The Reagan Gambit

P6 asks us to Think about it in regards to China undergoing the sort of economic implosion due to an Arms race, like the gambit that Reagan pulled in the 80s on Russia. (This started out as a comment, and then got too long, so I’m putting it here instead.)

Like P6, I don’t think it was the entirety of Russia’s fall, but I do think that Reagan’s gambit was instrumental. Something like that is always a matter of pushing an existing trend over the edge. The Soviet Gambit that Reagan pulled wouldn’t work with China, but economic warfare on a different track, (like fostering a grassroots boycott of Chinese products like the sort that is hammering France right now) could start the slide.

Soviet Russia, like all of major failures, wasn’t a single-point failure. It was a cascading failure. Central control is always tenuous at best, and has to be subsidized (Russia was able to do this with natural resources, the Nazis did it with technology, the Italians… uh… serve as an example.) Mismanagement cascaded into ideological war, ideological war strained the mismanaged economy by requiring expensive low ROI programs, the low ROI programs strained the mismanaged economy further, US superiority in the ideological programs caused a ramp-up on the low-ROI programs, rinse, repeat, *boom*.

China seems to have escaped that cycle by not pursuing the ideological war, and keeping things to the surrounding Asian states. When they start using things like the space program as ideological tools, they risk the danger of getting pulled into that cycle, and there is no question that the US has more money to burn than they do. Right now, I think their program is 90% economic and military, so they are skirting that danger. If we could push them to abandon the militarily and commercially useful and start doing low ROI missions like the Mars shot, then we might be able to drag them into it, but I’m not betting on it.

But that doesn’t mean that there couldn’t be a similar Bush Gambit. Right now, the sort of thing that could push the strained Chinese economy (almost all central economies are eternally strained — even Japan) into a cascading failure would be North Korea. The Chinese seem to be backing away from it, but the ROK is a child state of Red China. When NK melts down, it will be bad for China. If it is a peaceful meltdown, China will be forced into the ideological war to save face. If we can keep the ideological war cold (and not hot) then we will eventually win.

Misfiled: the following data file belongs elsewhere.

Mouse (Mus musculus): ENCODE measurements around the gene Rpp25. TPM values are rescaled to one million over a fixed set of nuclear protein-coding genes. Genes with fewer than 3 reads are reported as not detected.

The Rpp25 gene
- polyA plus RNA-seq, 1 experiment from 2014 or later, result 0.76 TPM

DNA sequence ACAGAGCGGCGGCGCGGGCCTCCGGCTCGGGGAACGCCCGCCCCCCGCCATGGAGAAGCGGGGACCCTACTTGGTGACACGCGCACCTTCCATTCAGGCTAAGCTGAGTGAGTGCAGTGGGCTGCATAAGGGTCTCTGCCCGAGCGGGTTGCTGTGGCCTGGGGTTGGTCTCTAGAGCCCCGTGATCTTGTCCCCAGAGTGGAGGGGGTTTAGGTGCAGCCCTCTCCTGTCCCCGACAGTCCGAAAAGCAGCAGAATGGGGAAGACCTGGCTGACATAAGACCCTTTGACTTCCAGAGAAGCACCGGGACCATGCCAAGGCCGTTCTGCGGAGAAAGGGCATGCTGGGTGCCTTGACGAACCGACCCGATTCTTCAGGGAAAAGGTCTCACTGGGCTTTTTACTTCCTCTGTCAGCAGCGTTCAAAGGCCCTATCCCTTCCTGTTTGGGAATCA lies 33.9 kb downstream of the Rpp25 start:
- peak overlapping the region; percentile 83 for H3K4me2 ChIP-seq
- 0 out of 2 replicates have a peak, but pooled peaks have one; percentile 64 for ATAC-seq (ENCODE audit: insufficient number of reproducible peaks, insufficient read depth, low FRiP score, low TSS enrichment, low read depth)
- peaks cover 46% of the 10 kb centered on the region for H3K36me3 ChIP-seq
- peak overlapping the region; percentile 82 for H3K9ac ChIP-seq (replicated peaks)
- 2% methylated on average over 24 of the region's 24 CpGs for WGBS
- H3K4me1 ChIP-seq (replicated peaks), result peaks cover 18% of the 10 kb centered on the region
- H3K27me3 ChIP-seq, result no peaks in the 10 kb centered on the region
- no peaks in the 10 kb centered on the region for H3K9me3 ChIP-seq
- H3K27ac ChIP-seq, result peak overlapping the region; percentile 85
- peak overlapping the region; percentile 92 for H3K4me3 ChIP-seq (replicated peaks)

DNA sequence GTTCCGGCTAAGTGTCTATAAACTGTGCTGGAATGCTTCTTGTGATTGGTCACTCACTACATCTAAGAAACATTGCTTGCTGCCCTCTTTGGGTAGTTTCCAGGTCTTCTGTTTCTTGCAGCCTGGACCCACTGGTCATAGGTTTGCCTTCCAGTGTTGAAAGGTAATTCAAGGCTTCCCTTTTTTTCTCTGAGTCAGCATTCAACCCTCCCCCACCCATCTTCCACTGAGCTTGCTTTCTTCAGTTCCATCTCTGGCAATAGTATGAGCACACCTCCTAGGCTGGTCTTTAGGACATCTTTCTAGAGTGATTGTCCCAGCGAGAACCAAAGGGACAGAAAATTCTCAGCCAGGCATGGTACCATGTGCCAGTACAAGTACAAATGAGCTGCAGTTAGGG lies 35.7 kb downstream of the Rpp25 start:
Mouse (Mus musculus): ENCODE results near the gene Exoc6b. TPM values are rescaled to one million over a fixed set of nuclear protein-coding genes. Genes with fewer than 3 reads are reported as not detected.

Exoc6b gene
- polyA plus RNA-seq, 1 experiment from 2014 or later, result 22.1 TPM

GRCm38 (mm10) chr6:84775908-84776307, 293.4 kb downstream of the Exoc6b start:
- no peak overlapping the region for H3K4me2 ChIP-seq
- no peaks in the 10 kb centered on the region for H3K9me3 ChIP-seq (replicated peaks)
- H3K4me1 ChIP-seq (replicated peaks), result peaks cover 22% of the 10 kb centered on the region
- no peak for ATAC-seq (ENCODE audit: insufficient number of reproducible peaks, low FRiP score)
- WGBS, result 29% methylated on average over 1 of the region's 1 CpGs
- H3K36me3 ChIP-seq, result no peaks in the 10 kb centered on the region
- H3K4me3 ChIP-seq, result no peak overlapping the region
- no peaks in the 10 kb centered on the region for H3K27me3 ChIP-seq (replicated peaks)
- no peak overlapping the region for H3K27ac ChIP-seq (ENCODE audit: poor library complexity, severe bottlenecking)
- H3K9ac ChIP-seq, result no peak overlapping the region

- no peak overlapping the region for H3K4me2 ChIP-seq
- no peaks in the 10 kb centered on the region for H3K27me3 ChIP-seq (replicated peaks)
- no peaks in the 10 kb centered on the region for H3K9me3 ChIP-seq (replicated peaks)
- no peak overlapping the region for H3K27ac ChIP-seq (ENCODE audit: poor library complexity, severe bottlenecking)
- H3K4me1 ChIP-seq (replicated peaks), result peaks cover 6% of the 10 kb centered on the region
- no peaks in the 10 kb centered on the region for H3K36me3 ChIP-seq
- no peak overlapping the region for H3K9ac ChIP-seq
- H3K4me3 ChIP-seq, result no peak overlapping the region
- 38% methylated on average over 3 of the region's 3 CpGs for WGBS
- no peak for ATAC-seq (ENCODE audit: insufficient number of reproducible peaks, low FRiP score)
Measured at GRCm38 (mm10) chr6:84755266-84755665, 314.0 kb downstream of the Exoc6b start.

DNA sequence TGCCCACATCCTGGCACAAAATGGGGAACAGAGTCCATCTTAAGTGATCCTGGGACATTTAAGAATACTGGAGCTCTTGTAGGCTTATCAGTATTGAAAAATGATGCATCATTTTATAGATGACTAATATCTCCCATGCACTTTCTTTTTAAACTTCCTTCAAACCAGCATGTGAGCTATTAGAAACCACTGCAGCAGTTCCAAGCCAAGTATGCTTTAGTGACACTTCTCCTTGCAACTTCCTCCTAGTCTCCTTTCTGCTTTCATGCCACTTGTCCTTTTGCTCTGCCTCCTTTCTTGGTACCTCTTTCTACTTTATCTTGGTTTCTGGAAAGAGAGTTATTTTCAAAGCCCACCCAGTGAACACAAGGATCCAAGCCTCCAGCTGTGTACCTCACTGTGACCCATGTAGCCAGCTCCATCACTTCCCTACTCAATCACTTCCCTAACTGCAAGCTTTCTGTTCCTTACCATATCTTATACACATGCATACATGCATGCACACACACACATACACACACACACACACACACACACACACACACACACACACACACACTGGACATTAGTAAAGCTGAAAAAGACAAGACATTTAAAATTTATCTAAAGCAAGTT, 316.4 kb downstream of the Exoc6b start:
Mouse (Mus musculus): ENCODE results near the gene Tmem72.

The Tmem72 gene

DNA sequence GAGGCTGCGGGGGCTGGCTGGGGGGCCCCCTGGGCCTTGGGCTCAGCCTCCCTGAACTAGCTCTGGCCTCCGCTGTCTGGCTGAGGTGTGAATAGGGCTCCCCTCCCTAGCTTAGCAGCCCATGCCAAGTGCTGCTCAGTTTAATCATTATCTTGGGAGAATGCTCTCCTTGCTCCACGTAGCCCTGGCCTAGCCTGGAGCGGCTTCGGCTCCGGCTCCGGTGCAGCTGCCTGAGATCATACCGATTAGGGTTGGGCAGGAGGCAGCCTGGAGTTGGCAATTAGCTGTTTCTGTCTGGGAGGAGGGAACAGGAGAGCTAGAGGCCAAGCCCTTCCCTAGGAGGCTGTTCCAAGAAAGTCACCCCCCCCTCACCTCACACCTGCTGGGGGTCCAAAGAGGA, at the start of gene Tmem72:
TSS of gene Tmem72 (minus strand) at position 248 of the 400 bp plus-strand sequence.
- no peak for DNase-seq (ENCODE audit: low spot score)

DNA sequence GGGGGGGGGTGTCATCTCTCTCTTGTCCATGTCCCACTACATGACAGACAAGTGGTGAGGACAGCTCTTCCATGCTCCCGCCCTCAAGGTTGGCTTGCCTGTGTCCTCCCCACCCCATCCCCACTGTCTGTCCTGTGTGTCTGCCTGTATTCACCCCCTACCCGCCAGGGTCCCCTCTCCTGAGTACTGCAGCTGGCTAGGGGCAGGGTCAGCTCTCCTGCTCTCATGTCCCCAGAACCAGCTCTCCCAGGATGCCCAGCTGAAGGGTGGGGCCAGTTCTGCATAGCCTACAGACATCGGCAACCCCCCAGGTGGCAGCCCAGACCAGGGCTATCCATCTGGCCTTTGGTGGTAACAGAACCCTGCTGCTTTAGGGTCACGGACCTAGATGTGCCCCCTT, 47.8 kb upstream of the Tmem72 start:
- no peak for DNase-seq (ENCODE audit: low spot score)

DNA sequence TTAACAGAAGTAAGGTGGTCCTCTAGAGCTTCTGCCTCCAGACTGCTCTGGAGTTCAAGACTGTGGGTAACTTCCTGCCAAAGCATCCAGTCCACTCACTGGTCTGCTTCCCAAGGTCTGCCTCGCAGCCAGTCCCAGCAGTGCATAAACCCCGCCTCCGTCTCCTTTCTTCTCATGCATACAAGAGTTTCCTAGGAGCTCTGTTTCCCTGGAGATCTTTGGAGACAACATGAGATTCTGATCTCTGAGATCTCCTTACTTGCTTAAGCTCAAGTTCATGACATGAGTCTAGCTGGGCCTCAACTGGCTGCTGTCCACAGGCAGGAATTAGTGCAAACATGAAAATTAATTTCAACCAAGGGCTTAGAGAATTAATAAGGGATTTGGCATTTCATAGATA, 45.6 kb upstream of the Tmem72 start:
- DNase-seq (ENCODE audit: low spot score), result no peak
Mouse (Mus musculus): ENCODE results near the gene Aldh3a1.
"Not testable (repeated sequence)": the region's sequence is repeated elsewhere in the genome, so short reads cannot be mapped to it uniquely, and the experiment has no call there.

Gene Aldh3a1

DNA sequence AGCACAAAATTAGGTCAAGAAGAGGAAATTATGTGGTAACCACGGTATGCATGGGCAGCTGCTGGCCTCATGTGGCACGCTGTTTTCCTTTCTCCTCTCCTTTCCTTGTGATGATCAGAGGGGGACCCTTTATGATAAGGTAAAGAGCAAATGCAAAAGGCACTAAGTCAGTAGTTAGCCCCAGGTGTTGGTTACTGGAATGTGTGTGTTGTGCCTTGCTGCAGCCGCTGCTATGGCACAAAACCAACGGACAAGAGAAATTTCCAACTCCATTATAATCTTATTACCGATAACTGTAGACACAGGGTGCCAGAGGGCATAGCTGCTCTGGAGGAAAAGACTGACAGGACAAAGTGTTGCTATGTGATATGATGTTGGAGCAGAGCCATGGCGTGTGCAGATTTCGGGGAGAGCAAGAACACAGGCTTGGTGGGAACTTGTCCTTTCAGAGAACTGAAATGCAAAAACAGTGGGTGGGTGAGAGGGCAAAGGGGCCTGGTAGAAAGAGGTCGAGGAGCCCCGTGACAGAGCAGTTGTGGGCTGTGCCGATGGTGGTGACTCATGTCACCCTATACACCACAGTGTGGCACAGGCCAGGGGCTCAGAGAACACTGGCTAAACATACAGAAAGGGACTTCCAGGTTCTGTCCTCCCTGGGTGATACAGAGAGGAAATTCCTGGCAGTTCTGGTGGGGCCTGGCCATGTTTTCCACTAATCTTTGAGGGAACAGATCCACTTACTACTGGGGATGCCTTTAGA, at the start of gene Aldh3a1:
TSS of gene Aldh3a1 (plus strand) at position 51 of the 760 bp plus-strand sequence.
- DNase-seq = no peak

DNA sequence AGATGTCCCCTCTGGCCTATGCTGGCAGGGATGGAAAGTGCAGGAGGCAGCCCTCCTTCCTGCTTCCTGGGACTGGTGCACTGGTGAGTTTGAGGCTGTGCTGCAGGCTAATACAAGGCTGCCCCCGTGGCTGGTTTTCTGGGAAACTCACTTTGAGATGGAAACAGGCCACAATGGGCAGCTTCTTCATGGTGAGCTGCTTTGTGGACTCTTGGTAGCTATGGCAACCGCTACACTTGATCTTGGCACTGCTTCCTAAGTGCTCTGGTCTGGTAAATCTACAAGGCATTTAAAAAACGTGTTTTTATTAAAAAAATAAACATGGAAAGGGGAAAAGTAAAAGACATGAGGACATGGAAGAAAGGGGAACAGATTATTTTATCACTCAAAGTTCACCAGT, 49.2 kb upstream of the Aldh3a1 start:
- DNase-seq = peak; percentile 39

The alternative ROK meltdown is war. When that happens, China’s biggest problems (barring radioactive fallout) will be refugees. They will flood out of the peninsula and into mainland China. China will be forced to either accept them and the poison of discontented people who have experienced the worst of communism, and be forced into an ideological war to prove them wrong, or they will have to bottle the refugees up in camps or graves, and face potential hot war over human rights issues, or the same ideological war we have been talking about when it gets out to their own people where the refugees are.

China is walking the communist razor blade. They might walk for a long time, but slipping — even if they don’t fall — will still be bad.

2 Comments

  1. P6 says:

    Thing is, the USofA, under current policies, is a centralized economy too. Taken to a certain extent, that would be a good thing.

    Without some kind of restraint, all economies seem to be taken over by robber-barons. That happened in Soviet Russia. It is currently happening in to Capitalist America.

    (By the way, you CERTAINLY can’t abuse my comments as badly as Publicola!)

  2. Funny… I came to the same speculation as the previous commenter from a different direction. The share of the US GDP going to government is larger than it has been since World War II, and almost all of it is going to socialist programs (not centralized capitalism, P6 – that is a contradiction in terms!). Thus we run a risk of being unable to afford a cold war.

    Furthermore, given the current pathetic state of education of our citizens by our socialized, politically correct government school system and our left wing mass media, it is unlikely we could muster the willpower for another cold war. Heck, the leftists are already doing their best to sap our will to even hold onto our gains in the last hot war, and it is only two years since our last “Pearl Harbor” (except this one cost more lives, occurred in a US state, and cost our economy $1,000,000,000,000).

    On top of that, the Chinese are not nearly as centralized as the USSR was… perhaps not even as centralized as Japan. Their most likely economic undoing will be corruption, a problem that inevitably wrecks the economy of nations that have no true property rights.